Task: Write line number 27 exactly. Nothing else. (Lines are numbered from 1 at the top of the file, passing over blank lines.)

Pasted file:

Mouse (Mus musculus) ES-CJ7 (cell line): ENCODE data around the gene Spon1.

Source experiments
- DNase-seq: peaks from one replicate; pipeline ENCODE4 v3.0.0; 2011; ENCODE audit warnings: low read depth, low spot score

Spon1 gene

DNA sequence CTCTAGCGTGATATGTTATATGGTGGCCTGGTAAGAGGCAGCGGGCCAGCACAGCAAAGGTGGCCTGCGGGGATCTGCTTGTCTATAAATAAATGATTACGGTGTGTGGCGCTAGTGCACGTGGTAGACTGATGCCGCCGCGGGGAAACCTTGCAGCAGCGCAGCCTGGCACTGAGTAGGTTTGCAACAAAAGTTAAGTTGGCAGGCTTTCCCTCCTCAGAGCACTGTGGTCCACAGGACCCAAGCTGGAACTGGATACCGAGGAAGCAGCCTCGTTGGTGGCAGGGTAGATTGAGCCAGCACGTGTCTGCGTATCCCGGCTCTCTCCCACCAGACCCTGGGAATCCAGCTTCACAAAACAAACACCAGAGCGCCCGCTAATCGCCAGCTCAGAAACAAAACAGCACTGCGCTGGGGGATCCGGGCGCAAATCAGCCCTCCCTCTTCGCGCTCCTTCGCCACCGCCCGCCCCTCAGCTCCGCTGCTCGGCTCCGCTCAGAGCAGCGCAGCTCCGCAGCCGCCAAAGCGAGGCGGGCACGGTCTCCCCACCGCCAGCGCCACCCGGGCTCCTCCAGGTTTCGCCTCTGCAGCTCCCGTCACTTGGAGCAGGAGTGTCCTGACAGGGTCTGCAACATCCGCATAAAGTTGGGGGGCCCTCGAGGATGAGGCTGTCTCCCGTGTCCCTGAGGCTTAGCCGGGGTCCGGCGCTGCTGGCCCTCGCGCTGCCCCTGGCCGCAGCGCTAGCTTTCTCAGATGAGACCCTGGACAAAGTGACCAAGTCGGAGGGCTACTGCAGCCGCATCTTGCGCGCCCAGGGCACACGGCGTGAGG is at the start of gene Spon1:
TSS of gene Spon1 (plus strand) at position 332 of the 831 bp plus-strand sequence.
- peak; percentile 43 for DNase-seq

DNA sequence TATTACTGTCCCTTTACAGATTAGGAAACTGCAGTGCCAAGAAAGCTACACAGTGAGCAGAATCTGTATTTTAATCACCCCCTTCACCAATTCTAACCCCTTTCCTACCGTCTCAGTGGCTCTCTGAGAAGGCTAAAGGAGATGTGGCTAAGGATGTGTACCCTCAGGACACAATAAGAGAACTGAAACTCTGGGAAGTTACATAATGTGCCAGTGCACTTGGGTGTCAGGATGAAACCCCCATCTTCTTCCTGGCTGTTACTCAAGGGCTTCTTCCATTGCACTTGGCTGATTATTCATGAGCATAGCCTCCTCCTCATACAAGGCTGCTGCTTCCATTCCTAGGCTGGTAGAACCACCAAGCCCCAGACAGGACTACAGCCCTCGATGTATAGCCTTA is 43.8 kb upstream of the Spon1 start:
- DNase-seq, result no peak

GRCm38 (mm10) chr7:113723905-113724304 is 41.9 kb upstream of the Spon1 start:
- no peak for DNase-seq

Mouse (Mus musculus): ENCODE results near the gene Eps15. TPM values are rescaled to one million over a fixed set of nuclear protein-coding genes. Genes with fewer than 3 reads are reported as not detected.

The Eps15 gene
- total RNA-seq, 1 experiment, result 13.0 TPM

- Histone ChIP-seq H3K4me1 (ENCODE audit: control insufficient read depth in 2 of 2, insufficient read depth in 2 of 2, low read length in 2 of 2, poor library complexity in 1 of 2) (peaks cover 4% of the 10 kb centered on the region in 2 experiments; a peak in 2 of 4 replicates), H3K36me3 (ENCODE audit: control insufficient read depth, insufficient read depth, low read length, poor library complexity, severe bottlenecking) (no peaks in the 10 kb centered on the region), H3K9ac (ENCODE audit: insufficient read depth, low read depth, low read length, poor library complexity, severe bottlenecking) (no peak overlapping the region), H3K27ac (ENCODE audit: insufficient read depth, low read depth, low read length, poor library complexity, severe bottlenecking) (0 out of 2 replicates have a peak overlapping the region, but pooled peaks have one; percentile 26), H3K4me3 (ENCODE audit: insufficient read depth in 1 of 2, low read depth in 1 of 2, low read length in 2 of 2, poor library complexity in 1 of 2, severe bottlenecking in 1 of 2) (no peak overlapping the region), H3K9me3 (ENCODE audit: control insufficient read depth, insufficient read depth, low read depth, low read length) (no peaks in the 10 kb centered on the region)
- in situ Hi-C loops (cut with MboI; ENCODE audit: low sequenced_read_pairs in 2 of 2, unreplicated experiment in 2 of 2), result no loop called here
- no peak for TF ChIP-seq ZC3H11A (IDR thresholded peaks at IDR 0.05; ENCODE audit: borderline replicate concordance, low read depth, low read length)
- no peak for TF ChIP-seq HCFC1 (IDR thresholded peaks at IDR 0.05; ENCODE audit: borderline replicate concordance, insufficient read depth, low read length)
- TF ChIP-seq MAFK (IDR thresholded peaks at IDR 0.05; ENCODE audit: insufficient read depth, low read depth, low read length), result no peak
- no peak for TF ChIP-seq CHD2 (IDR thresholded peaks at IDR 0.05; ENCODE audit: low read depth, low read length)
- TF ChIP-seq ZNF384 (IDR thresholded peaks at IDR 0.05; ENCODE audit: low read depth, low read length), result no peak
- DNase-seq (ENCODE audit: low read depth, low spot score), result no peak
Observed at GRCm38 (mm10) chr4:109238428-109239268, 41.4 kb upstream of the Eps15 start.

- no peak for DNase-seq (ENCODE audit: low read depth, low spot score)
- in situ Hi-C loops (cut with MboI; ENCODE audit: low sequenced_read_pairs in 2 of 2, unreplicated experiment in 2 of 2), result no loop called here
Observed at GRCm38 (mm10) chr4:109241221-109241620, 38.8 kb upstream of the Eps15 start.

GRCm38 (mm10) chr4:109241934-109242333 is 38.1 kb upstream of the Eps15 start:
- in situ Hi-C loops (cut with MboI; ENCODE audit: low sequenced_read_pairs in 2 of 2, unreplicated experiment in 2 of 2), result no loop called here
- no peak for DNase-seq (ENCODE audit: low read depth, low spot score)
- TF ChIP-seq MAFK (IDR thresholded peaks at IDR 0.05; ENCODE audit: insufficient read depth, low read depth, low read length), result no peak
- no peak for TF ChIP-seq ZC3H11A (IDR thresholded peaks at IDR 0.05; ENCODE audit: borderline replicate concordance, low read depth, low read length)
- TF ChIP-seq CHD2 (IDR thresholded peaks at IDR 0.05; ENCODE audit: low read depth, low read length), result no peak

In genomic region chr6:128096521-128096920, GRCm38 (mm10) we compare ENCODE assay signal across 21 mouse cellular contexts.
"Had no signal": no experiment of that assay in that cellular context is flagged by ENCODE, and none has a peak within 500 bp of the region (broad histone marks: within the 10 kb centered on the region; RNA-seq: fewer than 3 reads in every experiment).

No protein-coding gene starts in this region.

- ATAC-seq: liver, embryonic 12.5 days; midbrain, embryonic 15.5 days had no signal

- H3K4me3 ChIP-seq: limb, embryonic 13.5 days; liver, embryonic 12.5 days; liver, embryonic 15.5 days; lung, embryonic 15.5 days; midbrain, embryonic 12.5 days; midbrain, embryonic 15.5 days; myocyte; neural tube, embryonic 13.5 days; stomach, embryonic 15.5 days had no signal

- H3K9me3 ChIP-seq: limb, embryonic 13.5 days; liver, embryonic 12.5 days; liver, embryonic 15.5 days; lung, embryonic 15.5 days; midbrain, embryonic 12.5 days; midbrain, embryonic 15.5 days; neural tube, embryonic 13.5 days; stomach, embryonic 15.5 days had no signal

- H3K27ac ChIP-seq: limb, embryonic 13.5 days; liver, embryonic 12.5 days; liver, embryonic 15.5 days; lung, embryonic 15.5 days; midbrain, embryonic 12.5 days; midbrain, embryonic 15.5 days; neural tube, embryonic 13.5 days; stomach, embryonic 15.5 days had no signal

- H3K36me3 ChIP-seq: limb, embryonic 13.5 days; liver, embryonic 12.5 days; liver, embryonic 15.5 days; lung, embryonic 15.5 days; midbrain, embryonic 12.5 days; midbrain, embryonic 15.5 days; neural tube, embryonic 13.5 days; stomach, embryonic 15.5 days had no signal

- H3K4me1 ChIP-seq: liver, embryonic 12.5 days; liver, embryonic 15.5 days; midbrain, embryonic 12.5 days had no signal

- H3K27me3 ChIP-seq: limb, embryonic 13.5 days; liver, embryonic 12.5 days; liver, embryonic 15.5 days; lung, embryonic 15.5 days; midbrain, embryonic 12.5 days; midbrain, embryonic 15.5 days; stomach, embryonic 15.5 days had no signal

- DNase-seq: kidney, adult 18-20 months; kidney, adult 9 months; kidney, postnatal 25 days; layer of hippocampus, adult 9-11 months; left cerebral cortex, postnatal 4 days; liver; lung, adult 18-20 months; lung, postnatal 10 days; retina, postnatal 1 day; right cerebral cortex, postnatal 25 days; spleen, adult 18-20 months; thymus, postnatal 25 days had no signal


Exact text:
GRCm38 (mm10) chr4:109241934-109242333 is 38.1 kb upstream of the Eps15 start: